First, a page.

Moroccan Kif has also adapted to hot and dry weather thanks to Moroccan cultivators. Over time, its leaves have become narrower thus reducing its water requirements.

Likewise, the traditional Moroccan cultivar has been able to adapt to growing in a poor soil without much amendment. Therefore, the Belia can thrive in a poor soil and requires much less fertilizer than most cannabis strains.

Riffian farmers have made this adaptation possible by working hand in hand with nature and selecting the plants that were the most suitable for  these conditions. It was a slow, gradual selection process that gave the Moroccan Landrace its unique characteristics, smell, taste and effects.

Beldia Field In Ketama

Kif field near Ketama, Al Hoceima Province, 1985. Photo by Musigny23.

Play Video about Moroccan Landrace History

Old Moroccan Landrace vs Modern Kif

Because of the high demand for Moroccan hashish, especially from Europe, the way Riffians cultivate cannabis has changed drastically.

The traditional kif used to be grown for its fine flowers. Farmers would only grow a few kif plants for their personal consumption alongside other crops. They used to be able to take great care of their small cannabis plot and therefore save seeds from their best plants for the next year. This is why the traditional Moroccan landrace is a beautiful sativa with many branches and a sweet honey smell with hints of mint.

However, modern Moroccan kif plants also have the genetic potential to produce some very high quality flowers.
But only a thorough breeding program over many generations could bring back the original kif varieties from before the 1960’s.

The Old Ways

Although Moroccans have only been making hashish for about 50 years, kif has been around for a long time! Moroccans used to smoke the marijuana (Kif) mixed with tobacco with a sebsi pipe (A long wooden pipe with a narrow clay bowl and a fine metal screen).

Berbers have inhabited the rif region for over 10.000 years. Over time, they have developed a sophisticated agricultural society. Berbers are divided into many ethnic groups including the Riffians. One of the berber groups that settled in the Rif region, a mountainous area of Northern Morocco.

A thousand years ago, the rif was a lot greener and rainfall was much more abundant which allowed Berber peoples to develop fairly elaborate agricultural techniques. Riffians traditionally cultivate kif at the high elevations of the remote northern Moroccan mountains. 

On August 12th, This Beldia is almost ready to be harvested.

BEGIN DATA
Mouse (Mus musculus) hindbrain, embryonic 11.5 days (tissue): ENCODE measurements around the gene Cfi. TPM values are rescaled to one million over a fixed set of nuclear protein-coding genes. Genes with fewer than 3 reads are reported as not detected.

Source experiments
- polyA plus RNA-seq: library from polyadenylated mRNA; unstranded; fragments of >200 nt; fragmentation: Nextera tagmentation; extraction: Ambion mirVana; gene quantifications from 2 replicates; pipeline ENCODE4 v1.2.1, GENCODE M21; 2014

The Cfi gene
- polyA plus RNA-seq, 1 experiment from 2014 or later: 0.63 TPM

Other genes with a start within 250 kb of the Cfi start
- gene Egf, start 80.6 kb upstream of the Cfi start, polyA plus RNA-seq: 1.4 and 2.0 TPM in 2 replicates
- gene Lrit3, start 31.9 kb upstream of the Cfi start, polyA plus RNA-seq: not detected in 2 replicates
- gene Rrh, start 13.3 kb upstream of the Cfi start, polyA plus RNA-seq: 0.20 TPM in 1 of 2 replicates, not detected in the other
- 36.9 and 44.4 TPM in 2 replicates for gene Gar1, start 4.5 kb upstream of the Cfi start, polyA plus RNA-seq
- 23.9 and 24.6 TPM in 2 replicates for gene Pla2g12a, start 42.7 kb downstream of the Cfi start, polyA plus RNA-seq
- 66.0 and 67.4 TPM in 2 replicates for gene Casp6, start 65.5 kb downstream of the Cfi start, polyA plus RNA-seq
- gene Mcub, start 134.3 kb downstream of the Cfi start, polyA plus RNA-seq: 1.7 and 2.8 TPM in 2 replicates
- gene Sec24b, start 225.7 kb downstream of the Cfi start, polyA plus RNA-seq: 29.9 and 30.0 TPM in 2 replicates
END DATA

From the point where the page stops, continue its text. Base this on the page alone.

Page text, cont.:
A New Hashish Industry

Today, Moroccan kif looks nothing like it did 50 years ago. Most plants are shorter, produce smaller lateral branches and fewer resin glands compared to their Riffian ancestors. Many modern hybrids are now growing throughout the Rif but these are not to be confused with the kif.

Modern Agricultural Practices

Today’s kif plants produce poorer quality flowers due to 3 major factors:

1)The cultivation methods: The plants grow too close to each other, receive chemical fertilizer, farmers harvest them too soon and sun-dry them.
2)Lack of selective breeding: Moroccan farmers no longer keep the seeds from the plants with the most desirable traits. Nowadays, they often mix all the plants together to make sift-hash and collect the seeds after sieving.
3)Cross-pollination: Pollen from foreign varieties as well as hybrid strains has mixed with the local kif.

An Endangered Landrace Strain

Not only did the Moroccan landrace decrease in quality and potency, it became rare. Because of modern growers lured by profits, the landrace itself is now disappearing from the Rif. Before the introduction of foreign genetics, the hash produced in Morocco had high levels of CBD. It was usually a 3 to 1 ration with 3 parts THC for one part CBD. Its sweet minty taste was also unmistakable. The Beldia Hash typically produces  mild cerebral effects accompanied by a relaxing sensation. Nowadays this hash has become rare. Therefore, the demand for traditional Beldia Hash has increased. 

Traditional Beldia Hash From Ketama

Traditional Beldia Hash from Ketama, 1985. Photo by Musigny23.

Introduction Of Foreign genetics

In the 1980’s, cannabis tourists brought seeds of other varieties as they were traveling. Later, in the 1990’s, Moroccan growers started going to Afghanistan and Pakistan to bring back some Indica seeds that would produce more resin as well as more THC. Of course, many Riffian farmers do not bother removing the male plants so huge amounts of pollen fly all across the Mountains and most female plants are fully seeded comes harvest time.
Today, more and more cannabis farmer are importing genetics from European and American seedbanks. These are hybrid seeds for the most part. 

Unsustainable Agriculture